Surgery for Brain Edema

Peter Hutchinson, F.R.C.S.(SN); Ivan Timofeev, M.R.C.S.; Peter Kirkpatrick, F.R.C.S.(SN)


Neurosurg Focus. 2007;22(5):E14 

In This Article

Surgical Technique

There are many variations in the technique of decompressive craniectomy. Factors that should be carefully considered include the involved hemispheres (unilateral or bilateral), disease location (frontal, temporal, parietal, or occipital), size, and dural opening (dura left intact, dura left open, or dural graft patch).

In deciding which hemisphere is involved, one of the fundamental determinants is the presence of midline shift. In patients with TBI, diffuse brain edema, and no midline shift, bilateral craniectomy is advocated. This procedure can be performed in several ways. We advocate a bifrontal craniectomy from the floor of the anterior cranial fossa (avoiding the frontal air sinus) to the coronal suture posteriorly and to the pterion laterally. Although a bridge of bone in the midline can be left over the superior sagittal sinus, in our experience removing the bone completely (Fig. 2) enables one to perform a wide U-shaped dural opening based on the superior sagittal sinus. Ligation and division of the sinus and the falx at its most anterior extent relieve constriction. In patients with TBI, unilateral hemisphere swelling, and midline shift, a large, question markunilateral craniectomy is suitable. This technique is also appropriate in patients with hemisphere swelling due to ischemic stroke and SAH. The size of the craniectomy is of critical importance. Small craniectomies risk brain herniation with venous infarction and increased edema at the bone margins. Ashcoff et al.[4] have modelled the potential gain in volume depending on the size of the craniectomy.[4] Aiming for a minimum diameter of 10 cm enables a potential gain in cranial volume of 50 ml. In the past, craniectomies were performed without dural opening, but it is now recognized that the dura must be opened to achieve decompression. Whether the scalp is closed over the widely opened dura mater and lined with a sheet of Surgicel or whether a dural graft large enough to accommodate the expanding brain is performed is debatable. In our experience, however, we have found that leaving the dura open, resting on top of the brain and lined with a sheet of Surgicel, shortens the procedure, is not associated with the potential complication of CSF leakage, and provides a satisfactory plane for the subsequent cranioplasty. Csokay and colleagues[15] have described the creation of a vascular tunnel to prevent venous engorgement by avoiding compression of the cortical veins at the edge of the flap. In our experience, however, if the craniectomy is large, the tunnel is not necessary.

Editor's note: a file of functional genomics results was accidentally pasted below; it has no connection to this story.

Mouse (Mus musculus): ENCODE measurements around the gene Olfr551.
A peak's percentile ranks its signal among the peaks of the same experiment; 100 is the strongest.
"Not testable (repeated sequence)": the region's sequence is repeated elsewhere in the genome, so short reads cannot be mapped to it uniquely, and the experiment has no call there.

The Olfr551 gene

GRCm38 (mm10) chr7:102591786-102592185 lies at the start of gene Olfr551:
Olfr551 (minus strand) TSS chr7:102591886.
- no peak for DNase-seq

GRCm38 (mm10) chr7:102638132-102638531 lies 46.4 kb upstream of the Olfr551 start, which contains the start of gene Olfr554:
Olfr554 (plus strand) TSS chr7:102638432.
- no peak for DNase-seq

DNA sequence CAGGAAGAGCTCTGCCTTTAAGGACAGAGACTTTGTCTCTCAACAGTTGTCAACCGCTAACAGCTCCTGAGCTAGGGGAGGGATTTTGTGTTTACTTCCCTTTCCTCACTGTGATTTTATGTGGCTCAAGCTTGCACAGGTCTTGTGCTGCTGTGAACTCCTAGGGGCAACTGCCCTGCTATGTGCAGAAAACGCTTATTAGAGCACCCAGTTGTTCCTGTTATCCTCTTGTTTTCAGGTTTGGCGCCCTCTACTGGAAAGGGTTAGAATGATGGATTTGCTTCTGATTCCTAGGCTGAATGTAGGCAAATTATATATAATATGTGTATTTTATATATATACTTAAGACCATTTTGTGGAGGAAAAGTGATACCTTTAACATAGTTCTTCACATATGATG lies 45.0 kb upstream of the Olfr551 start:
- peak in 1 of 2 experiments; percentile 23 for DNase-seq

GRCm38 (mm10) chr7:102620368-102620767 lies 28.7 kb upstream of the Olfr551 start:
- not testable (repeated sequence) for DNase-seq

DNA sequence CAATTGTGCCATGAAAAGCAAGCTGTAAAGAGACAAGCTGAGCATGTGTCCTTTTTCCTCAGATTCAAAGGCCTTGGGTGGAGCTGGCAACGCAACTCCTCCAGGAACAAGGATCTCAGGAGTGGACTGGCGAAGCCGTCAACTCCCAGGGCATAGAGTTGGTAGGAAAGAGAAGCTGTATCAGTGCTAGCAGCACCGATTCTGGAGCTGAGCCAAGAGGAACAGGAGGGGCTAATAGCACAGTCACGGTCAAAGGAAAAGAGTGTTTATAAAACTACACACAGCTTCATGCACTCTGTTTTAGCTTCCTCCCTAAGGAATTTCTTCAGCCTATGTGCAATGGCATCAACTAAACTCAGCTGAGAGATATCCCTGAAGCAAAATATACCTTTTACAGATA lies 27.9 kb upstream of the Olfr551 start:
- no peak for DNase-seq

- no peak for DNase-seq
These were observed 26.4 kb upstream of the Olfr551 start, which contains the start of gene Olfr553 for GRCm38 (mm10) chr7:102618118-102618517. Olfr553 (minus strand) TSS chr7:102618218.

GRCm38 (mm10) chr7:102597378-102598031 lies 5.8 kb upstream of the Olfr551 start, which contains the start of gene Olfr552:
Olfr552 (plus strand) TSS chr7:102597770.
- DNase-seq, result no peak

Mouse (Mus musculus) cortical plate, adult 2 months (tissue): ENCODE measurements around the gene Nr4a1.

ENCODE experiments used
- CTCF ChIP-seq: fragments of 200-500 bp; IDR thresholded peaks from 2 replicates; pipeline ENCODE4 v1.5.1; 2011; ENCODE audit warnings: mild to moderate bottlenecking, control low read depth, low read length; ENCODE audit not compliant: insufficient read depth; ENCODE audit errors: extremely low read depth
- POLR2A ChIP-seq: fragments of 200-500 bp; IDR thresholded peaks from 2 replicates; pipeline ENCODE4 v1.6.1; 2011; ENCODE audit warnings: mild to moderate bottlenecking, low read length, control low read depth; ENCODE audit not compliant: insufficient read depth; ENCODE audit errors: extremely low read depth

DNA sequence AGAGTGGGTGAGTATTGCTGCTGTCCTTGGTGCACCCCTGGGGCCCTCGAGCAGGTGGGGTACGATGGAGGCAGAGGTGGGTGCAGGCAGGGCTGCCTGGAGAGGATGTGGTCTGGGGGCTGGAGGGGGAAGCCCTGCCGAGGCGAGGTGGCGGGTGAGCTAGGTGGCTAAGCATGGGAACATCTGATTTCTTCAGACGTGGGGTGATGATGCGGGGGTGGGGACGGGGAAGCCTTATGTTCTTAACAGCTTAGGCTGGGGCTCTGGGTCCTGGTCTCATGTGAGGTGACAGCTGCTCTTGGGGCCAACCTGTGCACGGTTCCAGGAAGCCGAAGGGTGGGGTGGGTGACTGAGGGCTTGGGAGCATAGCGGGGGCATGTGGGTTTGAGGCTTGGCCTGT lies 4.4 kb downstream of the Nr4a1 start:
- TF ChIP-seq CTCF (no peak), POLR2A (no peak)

Figure 2.